Front view of the Countach LPI 800-4.
Front view of the Countach LPI 800-4.
Image: Supplied

The original Lamborghini Countach still has all the visual drama it had at its unveiling at the 1971 Geneva Motor Show. The Italian supercar stunned the motoring world with its futuristic styling, and its name was well chosen: countach is an expression of astonishment in the Italian Piedmontese dialect.

The V12 mid-engined car was cramped and difficult to drive, and had almost no rear view through its letterbox-sized back windscreen. But that beautifully angular wedge shape and scissor doors, penned by Marcello Gandini, then head designer at automotive design house Gruppo Bertone, made it a cult classic. And now, 50 years later, Lamborghini’s poster child is making headlines again with a limited-series hybrid supercar.

With the tagline “Inspired by the past, made for the future,” the futuristic new Countach LPI 800-4 pays homage to its flamboyant predecessor. Only 112 units of the modern version will be made — and all have already been sold at around R38 million apiece.

“It imagines how the iconic Countach of the ’70s and ’80s might have evolved into an elite super sports model of this decade,” said Stephan Winkelmann, president and CEO of Automobili Lamborghini, at the new car’s debut at The Quail, A Motorsports Gathering in Carmel, California in August. Even for a carmaker that routinely churns out beautiful sports cars, Gandini’s design stood out from that of Lamborghini’s other models, so reviving a name as famous as the Countach required something special.

All the original design tropes are present in the new LPI 800-4. The wedge shape, sharp angles, large NACA air intakes cut into the side, and scissor doors make it instantly recognizable. The rear longitudinal position of the V12 engine is also a nod to the original, as are the inverted wedge shape of the rear and the “hexagonita” design of the tail-light cluster. The modern car adopts the pure and uncluttered design of the first Countach LP 400 production version, minus the oversized rear wing and busy aerodynamics of later iterations.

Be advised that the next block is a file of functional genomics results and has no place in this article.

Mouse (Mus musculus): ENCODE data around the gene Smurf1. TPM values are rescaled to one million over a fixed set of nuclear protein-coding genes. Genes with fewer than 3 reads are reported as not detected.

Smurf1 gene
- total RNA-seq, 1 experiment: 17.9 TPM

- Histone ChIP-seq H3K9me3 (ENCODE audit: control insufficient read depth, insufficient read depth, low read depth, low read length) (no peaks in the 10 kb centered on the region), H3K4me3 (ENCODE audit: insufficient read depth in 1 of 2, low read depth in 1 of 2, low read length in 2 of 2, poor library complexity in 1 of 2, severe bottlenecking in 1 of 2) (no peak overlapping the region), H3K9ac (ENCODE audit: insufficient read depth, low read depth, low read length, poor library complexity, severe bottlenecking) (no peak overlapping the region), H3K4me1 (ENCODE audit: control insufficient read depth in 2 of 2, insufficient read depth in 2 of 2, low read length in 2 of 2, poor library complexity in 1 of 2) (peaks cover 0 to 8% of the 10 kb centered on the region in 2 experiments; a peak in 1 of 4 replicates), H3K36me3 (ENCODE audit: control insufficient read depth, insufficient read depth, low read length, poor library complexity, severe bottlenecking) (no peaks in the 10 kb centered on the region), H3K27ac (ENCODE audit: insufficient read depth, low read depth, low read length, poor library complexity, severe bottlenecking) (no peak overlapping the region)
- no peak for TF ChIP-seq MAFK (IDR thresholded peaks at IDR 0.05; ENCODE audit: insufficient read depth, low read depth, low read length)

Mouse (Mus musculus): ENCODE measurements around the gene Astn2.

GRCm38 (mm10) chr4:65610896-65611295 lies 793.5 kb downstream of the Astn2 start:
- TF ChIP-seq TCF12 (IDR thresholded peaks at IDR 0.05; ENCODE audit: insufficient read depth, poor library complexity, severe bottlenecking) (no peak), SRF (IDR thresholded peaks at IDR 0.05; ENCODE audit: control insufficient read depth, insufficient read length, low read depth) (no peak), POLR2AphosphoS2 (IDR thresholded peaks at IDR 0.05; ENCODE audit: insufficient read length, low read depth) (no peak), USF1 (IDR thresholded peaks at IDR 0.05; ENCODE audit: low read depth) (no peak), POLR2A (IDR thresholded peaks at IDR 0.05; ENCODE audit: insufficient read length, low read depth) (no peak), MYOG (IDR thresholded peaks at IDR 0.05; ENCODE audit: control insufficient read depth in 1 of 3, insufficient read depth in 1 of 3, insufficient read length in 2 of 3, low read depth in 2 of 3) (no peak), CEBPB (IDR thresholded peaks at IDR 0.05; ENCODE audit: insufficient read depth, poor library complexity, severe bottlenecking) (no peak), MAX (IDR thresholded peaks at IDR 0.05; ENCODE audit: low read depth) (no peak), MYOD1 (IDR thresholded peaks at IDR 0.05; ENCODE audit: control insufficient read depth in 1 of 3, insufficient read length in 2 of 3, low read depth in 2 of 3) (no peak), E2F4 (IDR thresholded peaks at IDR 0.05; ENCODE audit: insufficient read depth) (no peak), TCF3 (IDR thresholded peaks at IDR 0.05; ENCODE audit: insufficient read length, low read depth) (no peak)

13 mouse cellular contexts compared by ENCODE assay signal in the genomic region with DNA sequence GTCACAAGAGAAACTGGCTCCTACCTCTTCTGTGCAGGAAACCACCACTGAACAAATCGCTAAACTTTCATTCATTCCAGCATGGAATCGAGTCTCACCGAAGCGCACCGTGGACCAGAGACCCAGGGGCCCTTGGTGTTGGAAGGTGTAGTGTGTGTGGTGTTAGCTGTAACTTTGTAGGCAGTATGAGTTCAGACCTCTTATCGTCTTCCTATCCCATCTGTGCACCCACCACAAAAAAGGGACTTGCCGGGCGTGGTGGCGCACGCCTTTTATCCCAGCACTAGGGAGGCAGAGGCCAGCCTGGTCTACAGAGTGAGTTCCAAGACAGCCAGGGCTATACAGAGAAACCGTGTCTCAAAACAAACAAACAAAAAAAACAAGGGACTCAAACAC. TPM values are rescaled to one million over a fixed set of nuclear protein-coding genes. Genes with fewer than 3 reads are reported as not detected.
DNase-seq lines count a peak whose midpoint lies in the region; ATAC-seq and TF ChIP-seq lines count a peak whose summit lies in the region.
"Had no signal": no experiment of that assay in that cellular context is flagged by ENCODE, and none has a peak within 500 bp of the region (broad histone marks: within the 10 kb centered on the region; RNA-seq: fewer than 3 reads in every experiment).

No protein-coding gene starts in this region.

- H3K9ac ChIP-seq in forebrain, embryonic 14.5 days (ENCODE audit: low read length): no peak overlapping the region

Front and rear view of the Countach LPI 800-4.
Front and rear view of the Countach LPI 800-4.
Image: Supplied

“The first Countach has been present in our Centro Stile [design centre] as a model for some years now,” says Lamborghini design head Mitja Borkert. “Whenever I look at it, it gives me goose bumps, and it serves as the perfect reminder for me and the entire design team to design every future Lamborghini in a visionary and futuristic way. This is an unnegotiable part of our DNA, the essence, if you will. “The first Countach shaped the Lamborghini design DNA like no other car; the new Countach translates that unconventional and edgy character into the future.”

Rear view of the Countach LPI 800-4.
Rear view of the Countach LPI 800-4.
Image: Supplied

Based on the Sián (a similarly rare Lamborghini of which only 82 units are currently being built), the all-wheel-drive Countach LPI 800-4 hybrid pairs a normally aspirated 6.5-litre V12 engine with a 48v e-motor and supercapacitor for total outputs of 599kW and 755Nm. Lamborghini quotes a 0-100km/h of 2.8 seconds and a 355km/h top speed, comfortably exceeding the five-second sprint and 295km/h of its progenitor. A carbon-fibre body and electronically powered air vents bring the Countach into the modern age, as does its active suspension. The 20-inch front and 21-inch rear wheels are styled with the “telephone” theme of the ’80s, but they’re fitted with high-performance Pirelli P Zero tyres while stopping power comes from carbon-ceramic brake discs.

Rear view of the Countach LPI 800-4.
Rear view of the Countach LPI 800-4.
Image: Supplied

A photochromatic roof changes from solid to transparent at the push of a button and the digitised cabin is worlds away from the analogue cockpit of its forebear, although the square motif of the seat stitching references the original ’70s style. The touchscreen infotainment system includes a unique button entitled Stile (design) which, when pressed, explains the Countach design philosophy to its privileged audience.

The original Countach was produced until 1990 with 1 983 units sold, and was finally replaced by the Diablo. Today, a vintage Countach sells for between R7 million and R19 million, depending on condition.

 From the October edition of Wanted, 2021.

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